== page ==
“Health and safety is our first priority, no doubt about that,” says Zeebrugge site manager Steen Lanng Jensen. “And although we should never be complacent, it seems to be working well here.”
“People here have the right attitude to safety, and that includes our main subcontractor Total Wind,” Steen says. “It helps that we established our health and safety standards on day one, and stuck to them. On some other projects we have had to work with people who had done it their own way for 30 years and didn’t always want to change.”
David Fagan, Health, Safety and Environment Coordinator with Vestas Offshore, agrees that the quality of the people on the project is key. “It’s true that we have had one lost-time injuries (more than one day of absence besides the day of injury), but you have to put that into the context of how many hours everyone has worked,” David says. “We have definitely done better than previous offshore projects, and I’m proud of our record.”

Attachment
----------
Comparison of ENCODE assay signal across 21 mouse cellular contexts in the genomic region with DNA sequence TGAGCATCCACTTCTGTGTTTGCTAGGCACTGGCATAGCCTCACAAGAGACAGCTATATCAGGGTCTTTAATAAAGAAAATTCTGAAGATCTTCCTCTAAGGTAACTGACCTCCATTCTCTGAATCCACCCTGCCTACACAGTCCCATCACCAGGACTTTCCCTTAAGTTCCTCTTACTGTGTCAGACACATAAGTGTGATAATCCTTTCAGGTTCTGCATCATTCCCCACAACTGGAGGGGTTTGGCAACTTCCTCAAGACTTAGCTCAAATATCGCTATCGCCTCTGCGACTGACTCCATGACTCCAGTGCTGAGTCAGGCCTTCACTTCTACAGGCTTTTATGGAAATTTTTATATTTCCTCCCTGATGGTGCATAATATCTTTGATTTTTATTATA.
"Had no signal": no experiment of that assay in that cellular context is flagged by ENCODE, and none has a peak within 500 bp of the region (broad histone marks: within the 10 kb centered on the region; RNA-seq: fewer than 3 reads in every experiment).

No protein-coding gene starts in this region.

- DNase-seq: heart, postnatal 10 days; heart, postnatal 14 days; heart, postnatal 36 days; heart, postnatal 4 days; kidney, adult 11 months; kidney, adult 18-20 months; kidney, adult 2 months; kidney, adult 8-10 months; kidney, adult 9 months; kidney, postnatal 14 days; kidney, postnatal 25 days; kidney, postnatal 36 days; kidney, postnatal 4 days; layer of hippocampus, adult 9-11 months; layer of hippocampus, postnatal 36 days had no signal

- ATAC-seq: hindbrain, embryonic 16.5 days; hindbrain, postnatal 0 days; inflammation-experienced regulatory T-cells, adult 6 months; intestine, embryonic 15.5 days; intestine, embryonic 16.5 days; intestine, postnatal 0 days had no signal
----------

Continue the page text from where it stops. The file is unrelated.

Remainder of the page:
The most significant hazards are connected with lifting items weighing many tonnes, Steen says. The most likely accidents, however, have more workaday causes: tripping on uneven trackways, say, or cut fingers when assembling sharp metal parts. Whatever the hazard, the key is to spot it in time and work with everyone involved to find a safer way to do the job, David explains.
Steen’s thoughtful layout of the site has improved safety by rationalising the movement of people and materials, David says. Many of the operations traditionally carried out by cranes have been eliminated by using trailers to move heavy equipment around the site.
Another measure that has improved safety is the use of scaffolding platforms and mechanical “cherry pickers” for work above ground level. By reducing the need for ladders, this cuts the risk of falls.